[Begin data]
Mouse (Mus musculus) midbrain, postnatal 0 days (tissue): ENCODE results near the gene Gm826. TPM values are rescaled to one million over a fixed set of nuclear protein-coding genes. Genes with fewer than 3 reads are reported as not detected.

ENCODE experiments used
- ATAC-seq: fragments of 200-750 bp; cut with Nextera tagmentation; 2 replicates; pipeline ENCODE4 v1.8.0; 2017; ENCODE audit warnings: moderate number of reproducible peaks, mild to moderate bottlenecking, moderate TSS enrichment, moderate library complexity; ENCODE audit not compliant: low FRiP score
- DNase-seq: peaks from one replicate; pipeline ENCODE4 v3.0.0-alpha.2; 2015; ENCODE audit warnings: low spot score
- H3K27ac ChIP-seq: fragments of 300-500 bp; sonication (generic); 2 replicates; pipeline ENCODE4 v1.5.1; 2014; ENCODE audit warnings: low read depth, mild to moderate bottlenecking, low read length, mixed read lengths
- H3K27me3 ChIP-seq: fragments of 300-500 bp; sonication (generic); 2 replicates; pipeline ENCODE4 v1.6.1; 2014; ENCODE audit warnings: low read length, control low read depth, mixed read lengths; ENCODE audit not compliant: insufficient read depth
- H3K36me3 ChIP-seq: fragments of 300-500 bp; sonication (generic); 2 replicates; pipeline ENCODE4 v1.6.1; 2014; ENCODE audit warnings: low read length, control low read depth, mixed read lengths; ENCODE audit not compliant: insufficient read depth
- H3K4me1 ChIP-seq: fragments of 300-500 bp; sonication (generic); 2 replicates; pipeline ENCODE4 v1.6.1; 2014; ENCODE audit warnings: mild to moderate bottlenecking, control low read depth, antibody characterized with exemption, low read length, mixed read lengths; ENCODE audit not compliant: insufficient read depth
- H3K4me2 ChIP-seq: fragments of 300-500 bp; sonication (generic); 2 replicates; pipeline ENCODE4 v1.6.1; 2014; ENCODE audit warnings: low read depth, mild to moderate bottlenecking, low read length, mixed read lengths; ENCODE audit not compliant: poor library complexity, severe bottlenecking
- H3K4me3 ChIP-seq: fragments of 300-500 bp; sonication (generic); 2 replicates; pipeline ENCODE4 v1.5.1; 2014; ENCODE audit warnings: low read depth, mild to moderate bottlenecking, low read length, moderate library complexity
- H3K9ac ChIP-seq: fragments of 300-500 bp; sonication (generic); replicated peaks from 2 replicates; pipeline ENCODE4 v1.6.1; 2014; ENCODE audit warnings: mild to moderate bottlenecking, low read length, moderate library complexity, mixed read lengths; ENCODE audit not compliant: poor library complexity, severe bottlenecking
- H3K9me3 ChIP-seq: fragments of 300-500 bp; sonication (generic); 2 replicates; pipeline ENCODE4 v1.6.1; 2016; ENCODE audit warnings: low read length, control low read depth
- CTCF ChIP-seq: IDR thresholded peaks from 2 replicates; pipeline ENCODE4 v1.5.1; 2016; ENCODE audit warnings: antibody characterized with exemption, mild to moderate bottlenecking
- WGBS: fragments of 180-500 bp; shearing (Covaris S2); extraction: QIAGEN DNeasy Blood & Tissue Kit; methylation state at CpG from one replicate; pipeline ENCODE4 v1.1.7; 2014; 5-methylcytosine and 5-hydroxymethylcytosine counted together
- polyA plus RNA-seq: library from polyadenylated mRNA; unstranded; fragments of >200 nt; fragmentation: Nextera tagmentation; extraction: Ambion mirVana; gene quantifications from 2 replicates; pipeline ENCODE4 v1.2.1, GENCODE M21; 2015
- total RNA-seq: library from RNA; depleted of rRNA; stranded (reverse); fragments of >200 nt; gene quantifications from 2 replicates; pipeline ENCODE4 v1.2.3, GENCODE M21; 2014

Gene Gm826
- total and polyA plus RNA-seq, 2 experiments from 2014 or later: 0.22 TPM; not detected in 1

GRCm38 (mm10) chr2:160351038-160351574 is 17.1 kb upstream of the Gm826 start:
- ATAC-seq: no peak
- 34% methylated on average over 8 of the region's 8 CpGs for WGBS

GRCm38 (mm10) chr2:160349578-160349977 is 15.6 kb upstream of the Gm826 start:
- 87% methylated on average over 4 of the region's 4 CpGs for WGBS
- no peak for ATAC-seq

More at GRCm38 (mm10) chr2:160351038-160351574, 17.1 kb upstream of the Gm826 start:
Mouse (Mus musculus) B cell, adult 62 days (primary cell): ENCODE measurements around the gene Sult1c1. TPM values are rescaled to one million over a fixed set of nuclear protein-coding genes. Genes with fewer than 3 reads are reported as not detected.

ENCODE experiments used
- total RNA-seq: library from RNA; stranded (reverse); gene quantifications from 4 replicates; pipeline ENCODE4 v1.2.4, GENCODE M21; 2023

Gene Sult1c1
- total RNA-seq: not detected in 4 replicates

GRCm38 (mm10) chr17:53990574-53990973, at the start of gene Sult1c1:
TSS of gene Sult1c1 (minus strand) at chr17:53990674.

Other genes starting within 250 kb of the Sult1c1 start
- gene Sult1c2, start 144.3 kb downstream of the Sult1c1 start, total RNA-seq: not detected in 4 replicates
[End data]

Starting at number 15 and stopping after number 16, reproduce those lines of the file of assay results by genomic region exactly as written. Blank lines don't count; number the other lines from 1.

- polyA plus RNA-seq: library from polyadenylated mRNA; unstranded; fragments of >200 nt; fragmentation: Nextera tagmentation; extraction: Ambion mirVana; gene quantifications from 2 replicates; pipeline ENCODE4 v1.2.1, GENCODE M21; 2015
- total RNA-seq: library from RNA; depleted of rRNA; stranded (reverse); fragments of >200 nt; gene quantifications from 2 replicates; pipeline ENCODE4 v1.2.3, GENCODE M21; 2014